to only be separated by the pinkish
fruits of R. agudoensis. Furthermore, the recognition of R. agudoensis
as a separate species would result in a paraphyletic R. pachyptera (fig
1). R. pachyptera is often confused with R. russelli when flowers and
fruits are lacking however, these species can be distinguished by the
larger flowers and usually whitish fruits of R. pachyptera, in contrast
to the small flowers and magenta fruits of R. russelli.
Habitat and distribution: Widespread through southern and southeastern
Atlantic Forest (Brazil). The occurrence at Agudo, further inland in
Rio Grande do Sul is only known from the registered provenance of the
type material of R. agudoensis, which was described after almost 15
cultivation in Europe. Figure 10.
Rhipsalis pachyptera Pfeiffer, Enum. Cact. 132. (1837).
Desc from Hunt 2006.
Body resembling R. elliptica, but more robust; branches dichotomous
or verticillate; branch segments flat or 3-4 winged, broadly elliptic
to orbicular, up to 14x12cm, thick, often suffused purple, margins deeply
crenate; flowers 1-5(-13) per areole, rotate, 12x13-25mm, white scented;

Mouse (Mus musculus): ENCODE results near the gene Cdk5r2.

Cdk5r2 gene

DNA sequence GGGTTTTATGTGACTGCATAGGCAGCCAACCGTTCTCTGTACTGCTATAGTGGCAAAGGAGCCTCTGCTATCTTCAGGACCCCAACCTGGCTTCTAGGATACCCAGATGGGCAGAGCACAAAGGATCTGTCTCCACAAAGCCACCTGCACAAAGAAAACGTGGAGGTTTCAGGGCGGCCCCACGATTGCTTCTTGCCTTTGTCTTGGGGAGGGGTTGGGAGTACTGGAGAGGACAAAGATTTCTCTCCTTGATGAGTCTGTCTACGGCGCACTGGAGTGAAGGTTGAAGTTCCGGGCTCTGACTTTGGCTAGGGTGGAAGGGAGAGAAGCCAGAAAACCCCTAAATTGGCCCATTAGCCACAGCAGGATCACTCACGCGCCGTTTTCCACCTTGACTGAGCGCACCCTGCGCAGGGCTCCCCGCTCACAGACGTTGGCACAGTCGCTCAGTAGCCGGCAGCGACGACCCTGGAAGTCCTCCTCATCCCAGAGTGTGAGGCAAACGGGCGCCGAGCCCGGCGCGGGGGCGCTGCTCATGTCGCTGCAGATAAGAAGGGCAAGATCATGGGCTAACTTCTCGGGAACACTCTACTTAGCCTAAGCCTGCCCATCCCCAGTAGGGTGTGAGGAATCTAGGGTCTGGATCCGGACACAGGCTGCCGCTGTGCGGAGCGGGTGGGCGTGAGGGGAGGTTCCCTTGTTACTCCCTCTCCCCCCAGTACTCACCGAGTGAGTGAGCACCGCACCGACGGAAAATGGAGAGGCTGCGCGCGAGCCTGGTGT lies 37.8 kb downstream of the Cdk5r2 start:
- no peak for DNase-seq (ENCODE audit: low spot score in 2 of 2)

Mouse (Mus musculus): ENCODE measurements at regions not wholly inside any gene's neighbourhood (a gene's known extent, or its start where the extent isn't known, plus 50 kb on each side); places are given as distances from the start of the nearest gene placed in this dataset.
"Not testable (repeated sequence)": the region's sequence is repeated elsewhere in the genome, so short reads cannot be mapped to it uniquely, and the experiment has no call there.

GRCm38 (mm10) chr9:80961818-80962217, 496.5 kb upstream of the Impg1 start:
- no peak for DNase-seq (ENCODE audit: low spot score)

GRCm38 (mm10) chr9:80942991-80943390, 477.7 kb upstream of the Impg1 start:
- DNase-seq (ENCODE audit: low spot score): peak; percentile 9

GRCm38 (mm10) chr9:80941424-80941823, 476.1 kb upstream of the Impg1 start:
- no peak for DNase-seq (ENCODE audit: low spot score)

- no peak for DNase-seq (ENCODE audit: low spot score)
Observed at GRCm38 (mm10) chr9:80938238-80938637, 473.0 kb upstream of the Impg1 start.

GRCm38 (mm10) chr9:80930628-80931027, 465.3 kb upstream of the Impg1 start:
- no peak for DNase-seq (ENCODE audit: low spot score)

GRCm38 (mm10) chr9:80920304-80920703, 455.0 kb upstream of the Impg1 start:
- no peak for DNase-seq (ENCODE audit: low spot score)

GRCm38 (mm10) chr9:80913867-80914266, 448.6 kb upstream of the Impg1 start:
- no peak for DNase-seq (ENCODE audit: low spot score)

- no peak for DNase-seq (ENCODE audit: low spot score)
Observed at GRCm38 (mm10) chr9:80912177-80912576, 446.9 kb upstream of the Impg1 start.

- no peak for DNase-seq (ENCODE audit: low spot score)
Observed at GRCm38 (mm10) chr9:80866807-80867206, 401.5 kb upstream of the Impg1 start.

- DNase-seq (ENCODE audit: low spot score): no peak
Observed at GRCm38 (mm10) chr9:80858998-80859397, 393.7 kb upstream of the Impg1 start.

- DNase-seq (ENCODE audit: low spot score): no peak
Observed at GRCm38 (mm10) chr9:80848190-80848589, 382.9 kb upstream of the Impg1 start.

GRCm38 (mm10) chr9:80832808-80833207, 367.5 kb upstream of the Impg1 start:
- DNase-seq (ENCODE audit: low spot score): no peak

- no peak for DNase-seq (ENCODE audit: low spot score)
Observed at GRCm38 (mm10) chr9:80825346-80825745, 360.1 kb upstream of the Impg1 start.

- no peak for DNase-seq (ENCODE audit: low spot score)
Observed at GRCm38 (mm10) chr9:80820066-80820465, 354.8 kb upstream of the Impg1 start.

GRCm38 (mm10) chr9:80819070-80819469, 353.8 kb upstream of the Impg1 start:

stigma 5-8; fruit globose, 6mm diam, white, reddening in the sun
Details from B&R 1923
Cactus alatus Willdenow, Enum. Pl. Suppl. 35. 1813. Not Swartz, 1788.
Epiphyllum alatum Haworth, Suppl. Pl. Succ. 84. 1819.
Cactus triqueter Vellozo, Fl. Flum. 206. 1825. Not Willdenow, 1813.
Not Haworth, 1803.
Cereus alatus Link and Otto, Icon. Pl. Rar. 77. 1830.
Lepismium fluminense Miquel, Bull. Neerl. 48. 1838.
Rhipsalis robusta Lemaire, Rev. Hort. IV. 9: 502. 1860.
Rhipsalis pachyptera purpurea Corderoy, Gard. Chron. III. 2: 468. 1887.
Hariota triquetra Kuntze, Rev. Gen. Pl. 1: 263. 1891.
Hariota pachyptera Kuntze, Rev. Gen. Pl. 1: 263. 1891.
Hariota robusta Kuntze, Rev. Gen. Pl. 1: 263. 1891.
Rhipsalis crassa Schumann, Keys 54. 1903.
Stems much jointed, pendent; joints often 3 to 6 dm. long, 5 to 7 cm.
broad, thickish, stiff, sometimes nearly orbicular, often purple, deeply
crenate; flowers numerous, but solitary, rarely 2 to 4 from the areole,
large; Petals widely spreading, yellowish; stamens numerous; stigma-lobes
4 or 5, slender; fruit globose, white.
Type locality: Originally given as the West Indies, (* The plant, however,
which Hooker described and figured (Curtis’s Bot Mag 55: pl 2820
) as Cactus alatus and which Pfeiffer cited in his original description,
came from the Organ Mountains near Rio de Janeiro, Brazil.)
but this is doubtless a mistake.
Distribution: States of Rio de Janeiro, Minas-Geraes, Santa Catherina,
and Sao Paulo, Brazil.
The species grows in the high mountains on trunks of trees, altitude
1,000 meters, down to nearly sea-level.
A variety, crassior Salm-Dyck (Pfeiffer, Enum . Cact. 132. 1837), with
thick green orbicular
joints, has been described.
Steudel's name of Rhipsalis alata (Nom. ed. 2. l: 333. 1840), given